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Updated: June 30, 2010, 2:26 AM ET

Rolen provides Reds with solid presence

By Aaron Boone
It's almost July and the Reds remain just a half-game back of St. Louis in the NL Central. The last time Cincinnati was playing this well? Well, that was 1999, when I was just a young player in Cincinnati. Anytime you're on a winning team people will find similarities, but I think what makes this 2010 team special is the same thing that drove our success 11 years ago -- a standout veteran presence blended with an eager group of young talent. And no one personifies veteran leadership like Scott Rolen.

[+] EnlargeScott Rolen
AP Photo/Al BehrmanIs 37-year-old Scott Rolen off to a slow start this season or has age caught up to the Reds slugger?

When general manager Walt Jocketty traded for the 35-year-old third baseman late last July, most people wondered what on earth he was doing. The Reds weren't really in the race and they were going to take on a big contract for a guy who hadn't been completely healthy in a couple of years. Well, those raised eyebrows have settled and Jocketty's gamble turned out to be one of the best moves a big league team has made in the past few years.

Rolen has completely revived the Reds in a number of ways. At 6-foot-4, 250 pounds, he plays third base with the athleticism and range of a shortstop but the big strong arm of a third baseman. He was a tremendous basketball talent in high school and you can really see that physical versatility on the field. With seven Gold Gloves, Rolen's defensive leadership cannot be overlooked.

At the plate, Rolen went from starring in the middle of a lot of great Cardinals lineups to battling some injuries and, seemingly, staring straight at the decline of his batting career. Yet this season, he's batting .301 and leading the NL in slugging percentage (.582). He hit his 300th home run Monday night, and he's on pace to have his best offensive season yet.

More than anything, however, I think Scott Rolen has brought the right attitude to Cincinnati's clubhouse. He and Orlando Cabrera have drilled in a message -- every single night, for every single out, their team must play hard, no-nonsense baseball. When Pokey Reese, Sean Casey, Mike Cameron, Dmitri Young and I were all relatively new to the league and playing together for the Reds, it really helped to have veteran players like Greg Vaughn, Barry Larkin, Pete Harnisch and Denny Neagle set a similar tone in the clubhouse. Larkin, the veteran Reds shortstop, took me under his wing from the outset. Guidance like that from a player who's been there a number of years is really inspiring for someone trying to establish himself in the league. I'm sure that Joey Votto and Jay Bruce, two of the Reds' numerous young stars, have benefited from the leadership -- on and off the field -- of Scott Rolen.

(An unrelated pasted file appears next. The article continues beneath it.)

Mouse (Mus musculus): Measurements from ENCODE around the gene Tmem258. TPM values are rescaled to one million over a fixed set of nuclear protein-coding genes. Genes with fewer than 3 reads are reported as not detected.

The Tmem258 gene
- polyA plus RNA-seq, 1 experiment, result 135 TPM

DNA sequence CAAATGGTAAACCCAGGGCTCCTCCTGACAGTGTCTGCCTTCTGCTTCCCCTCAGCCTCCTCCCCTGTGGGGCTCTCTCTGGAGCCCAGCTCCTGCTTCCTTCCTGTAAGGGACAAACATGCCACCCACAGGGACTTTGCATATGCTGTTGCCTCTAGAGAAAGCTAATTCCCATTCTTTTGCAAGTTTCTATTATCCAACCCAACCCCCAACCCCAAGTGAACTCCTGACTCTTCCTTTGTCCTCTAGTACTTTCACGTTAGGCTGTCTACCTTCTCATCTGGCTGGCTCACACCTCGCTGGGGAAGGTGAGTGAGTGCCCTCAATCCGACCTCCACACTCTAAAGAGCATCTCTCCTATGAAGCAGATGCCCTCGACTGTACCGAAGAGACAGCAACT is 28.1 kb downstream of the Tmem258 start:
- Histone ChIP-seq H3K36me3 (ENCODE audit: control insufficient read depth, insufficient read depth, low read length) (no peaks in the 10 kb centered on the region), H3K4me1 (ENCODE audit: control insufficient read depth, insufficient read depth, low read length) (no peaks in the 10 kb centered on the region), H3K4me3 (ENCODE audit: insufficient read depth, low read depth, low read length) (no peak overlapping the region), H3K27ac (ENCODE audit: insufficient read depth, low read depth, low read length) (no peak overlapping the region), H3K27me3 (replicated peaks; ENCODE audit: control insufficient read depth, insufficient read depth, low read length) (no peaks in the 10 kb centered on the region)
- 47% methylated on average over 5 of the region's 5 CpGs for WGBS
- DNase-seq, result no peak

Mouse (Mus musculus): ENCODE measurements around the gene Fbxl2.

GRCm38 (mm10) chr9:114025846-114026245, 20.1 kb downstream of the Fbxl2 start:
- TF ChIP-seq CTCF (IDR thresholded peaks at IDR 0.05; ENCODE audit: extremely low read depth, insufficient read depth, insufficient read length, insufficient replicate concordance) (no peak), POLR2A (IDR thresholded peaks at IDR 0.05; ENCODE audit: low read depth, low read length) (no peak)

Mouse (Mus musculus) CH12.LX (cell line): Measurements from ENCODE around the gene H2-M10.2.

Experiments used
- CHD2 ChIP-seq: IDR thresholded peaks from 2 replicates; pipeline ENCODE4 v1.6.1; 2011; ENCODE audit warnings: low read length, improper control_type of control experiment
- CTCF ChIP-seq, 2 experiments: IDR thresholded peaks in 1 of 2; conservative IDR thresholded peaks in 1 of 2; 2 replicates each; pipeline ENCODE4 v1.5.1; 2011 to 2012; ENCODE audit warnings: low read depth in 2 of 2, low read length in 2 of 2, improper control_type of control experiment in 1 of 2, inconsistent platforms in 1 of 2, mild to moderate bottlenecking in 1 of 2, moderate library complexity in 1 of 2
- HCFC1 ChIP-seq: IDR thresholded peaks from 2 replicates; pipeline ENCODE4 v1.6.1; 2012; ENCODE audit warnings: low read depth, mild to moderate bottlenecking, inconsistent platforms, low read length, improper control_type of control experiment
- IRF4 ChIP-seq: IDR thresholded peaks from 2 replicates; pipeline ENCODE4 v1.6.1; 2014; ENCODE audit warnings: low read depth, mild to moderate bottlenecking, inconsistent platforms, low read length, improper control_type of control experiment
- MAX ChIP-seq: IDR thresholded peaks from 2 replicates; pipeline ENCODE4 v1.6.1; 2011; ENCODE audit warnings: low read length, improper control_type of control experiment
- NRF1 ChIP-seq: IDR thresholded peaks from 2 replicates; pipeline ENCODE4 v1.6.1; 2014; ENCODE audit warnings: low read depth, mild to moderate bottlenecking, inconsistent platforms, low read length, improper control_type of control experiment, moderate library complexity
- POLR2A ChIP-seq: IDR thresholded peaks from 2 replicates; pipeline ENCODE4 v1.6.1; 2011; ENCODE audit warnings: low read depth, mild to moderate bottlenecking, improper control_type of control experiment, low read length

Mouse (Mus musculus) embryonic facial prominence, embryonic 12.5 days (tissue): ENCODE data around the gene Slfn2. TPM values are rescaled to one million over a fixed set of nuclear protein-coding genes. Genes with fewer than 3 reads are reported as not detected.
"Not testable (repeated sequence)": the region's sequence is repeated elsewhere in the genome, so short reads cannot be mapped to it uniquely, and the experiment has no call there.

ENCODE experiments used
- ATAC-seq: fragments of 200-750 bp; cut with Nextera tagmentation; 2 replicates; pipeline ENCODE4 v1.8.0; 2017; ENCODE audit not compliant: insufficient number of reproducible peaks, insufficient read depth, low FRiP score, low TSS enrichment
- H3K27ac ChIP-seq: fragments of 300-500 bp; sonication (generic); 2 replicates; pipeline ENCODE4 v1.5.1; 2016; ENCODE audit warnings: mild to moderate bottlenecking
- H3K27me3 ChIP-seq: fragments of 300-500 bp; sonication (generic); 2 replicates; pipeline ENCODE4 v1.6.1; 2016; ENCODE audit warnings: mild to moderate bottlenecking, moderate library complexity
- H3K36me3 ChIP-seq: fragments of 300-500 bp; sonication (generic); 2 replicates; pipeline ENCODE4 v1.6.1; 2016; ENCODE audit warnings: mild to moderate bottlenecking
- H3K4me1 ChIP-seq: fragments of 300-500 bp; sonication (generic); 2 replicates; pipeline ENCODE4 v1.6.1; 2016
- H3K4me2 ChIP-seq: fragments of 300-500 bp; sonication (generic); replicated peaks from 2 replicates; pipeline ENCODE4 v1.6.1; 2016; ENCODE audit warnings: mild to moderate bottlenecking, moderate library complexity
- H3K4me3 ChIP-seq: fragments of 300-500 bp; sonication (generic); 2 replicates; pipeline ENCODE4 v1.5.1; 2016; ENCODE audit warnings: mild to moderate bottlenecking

Take, for instance, what Rolen did Tuesday night. It underscores what I mean about his value to this team. He was, according to the Cincinnati Enquirer, going to get a day off Wednesday for an early afternoon game against the Phillies. The Reds want to rest him some, especially on day games after night games. But Rolen noted that his replacement, Miguel Cairo, would have had to face Phillies ace Roy Halladay. The last time Rolen took a day off, Cairo had to face Zack Greinke. Rolen told manager Dusty Baker he thought that wasn't fair to Cairo, so Rolen took Tuesday off and will be in the lineup Wednesday afternoon against Halladay. That's what a veteran, a good teammate, does.

With pitching help on the horizon (Edinson Volquez and Homer Bailey coming back from injury) and Aroldis Chapman working his way through the minors as he transitions to the bullpen, the Reds are in great position to continue to contend for the NL Central crown. And though a young nucleus of arms and bats continues to thrive in Cincinnati, it's hard to imagine where Baker's club would be without the impressive all-around play of Scott Rolen.

Aaron Boone is an analyst for "Baseball Tonight."

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Wednesday's Best Matchups

Tigers at Twins, 1:10 p.m. ET

Andrew Oliver makes his second career start. His first outing, against the Braves, went well even though he walked away with the loss. Oliver allowed five hits and two runs over six innings at Atlanta, but the Tigers' offense could muster only one run against Kris Medlen and four Braves relievers.

Mets at Marlins (in San Juan, Puerto Rico), 7:10 p.m. ET, ESPN2

Mets starter Mike Pelfrey (10-2, 2.74 ERA) enters this game second in the NL in wins and ninth in ERA. Pelfrey, for the record, won 10 games all of last season, in 31 starts. He's made only 15 so far this year. Since June 7, the Marlins' Chris Volstad (4-7, 4.40 ERA) is 1-5 in nine starts.

White Sox at Royals, 8:10 p.m. ET

When June opened, Jake Peavy was 4-4 with a 6.23 ERA. He enters his final start of the month a much different pitcher, one who owns a 7-5 mark with a 4.71 ERA. This month, he is 3-1 with a 1.20 ERA, striking out 24 against six walks in 30 innings. Zack Greinke has won his past two decisions to improve to 3-8 with a 3.72 ERA.


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